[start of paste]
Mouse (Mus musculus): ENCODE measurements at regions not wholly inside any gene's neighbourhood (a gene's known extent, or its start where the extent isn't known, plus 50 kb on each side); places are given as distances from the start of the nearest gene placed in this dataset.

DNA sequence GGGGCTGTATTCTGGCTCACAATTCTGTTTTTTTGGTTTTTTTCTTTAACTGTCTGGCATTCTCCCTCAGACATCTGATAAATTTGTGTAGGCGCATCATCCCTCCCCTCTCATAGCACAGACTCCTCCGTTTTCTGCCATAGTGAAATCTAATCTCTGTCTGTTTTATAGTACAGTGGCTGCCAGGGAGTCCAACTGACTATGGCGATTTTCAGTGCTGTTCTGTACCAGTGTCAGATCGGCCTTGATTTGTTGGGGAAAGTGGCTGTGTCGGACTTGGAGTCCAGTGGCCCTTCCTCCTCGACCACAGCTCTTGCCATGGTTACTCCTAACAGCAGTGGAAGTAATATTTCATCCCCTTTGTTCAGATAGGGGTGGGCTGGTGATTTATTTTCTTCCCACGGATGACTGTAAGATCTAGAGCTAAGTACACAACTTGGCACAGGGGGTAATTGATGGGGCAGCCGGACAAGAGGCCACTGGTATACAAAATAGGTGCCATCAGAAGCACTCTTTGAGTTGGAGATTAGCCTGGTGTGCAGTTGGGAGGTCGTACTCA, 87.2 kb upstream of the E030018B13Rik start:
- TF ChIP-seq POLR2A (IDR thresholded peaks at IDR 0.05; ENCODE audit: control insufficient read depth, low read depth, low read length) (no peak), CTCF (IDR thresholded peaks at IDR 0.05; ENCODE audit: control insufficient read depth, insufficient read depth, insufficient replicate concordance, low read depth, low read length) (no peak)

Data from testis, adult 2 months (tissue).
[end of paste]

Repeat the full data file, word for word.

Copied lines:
Mouse (Mus musculus): ENCODE measurements at regions not wholly inside any gene's neighbourhood (a gene's known extent, or its start where the extent isn't known, plus 50 kb on each side); places are given as distances from the start of the nearest gene placed in this dataset.

DNA sequence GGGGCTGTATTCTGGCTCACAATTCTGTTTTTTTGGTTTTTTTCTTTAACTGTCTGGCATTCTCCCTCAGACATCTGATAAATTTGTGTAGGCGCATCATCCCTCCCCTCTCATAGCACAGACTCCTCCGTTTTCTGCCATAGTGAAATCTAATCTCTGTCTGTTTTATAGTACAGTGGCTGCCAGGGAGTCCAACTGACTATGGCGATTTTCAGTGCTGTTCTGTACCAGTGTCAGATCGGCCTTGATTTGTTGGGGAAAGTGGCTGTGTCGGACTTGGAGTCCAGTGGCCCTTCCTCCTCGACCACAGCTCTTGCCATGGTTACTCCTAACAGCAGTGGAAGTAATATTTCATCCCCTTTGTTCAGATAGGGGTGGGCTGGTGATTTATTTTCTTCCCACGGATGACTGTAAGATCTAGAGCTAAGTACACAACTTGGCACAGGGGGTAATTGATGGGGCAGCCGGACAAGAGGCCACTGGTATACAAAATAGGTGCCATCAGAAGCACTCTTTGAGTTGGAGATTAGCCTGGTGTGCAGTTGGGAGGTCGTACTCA, 87.2 kb upstream of the E030018B13Rik start:
- TF ChIP-seq POLR2A (IDR thresholded peaks at IDR 0.05; ENCODE audit: control insufficient read depth, low read depth, low read length) (no peak), CTCF (IDR thresholded peaks at IDR 0.05; ENCODE audit: control insufficient read depth, insufficient read depth, insufficient replicate concordance, low read depth, low read length) (no peak)

Data from testis, adult 2 months (tissue).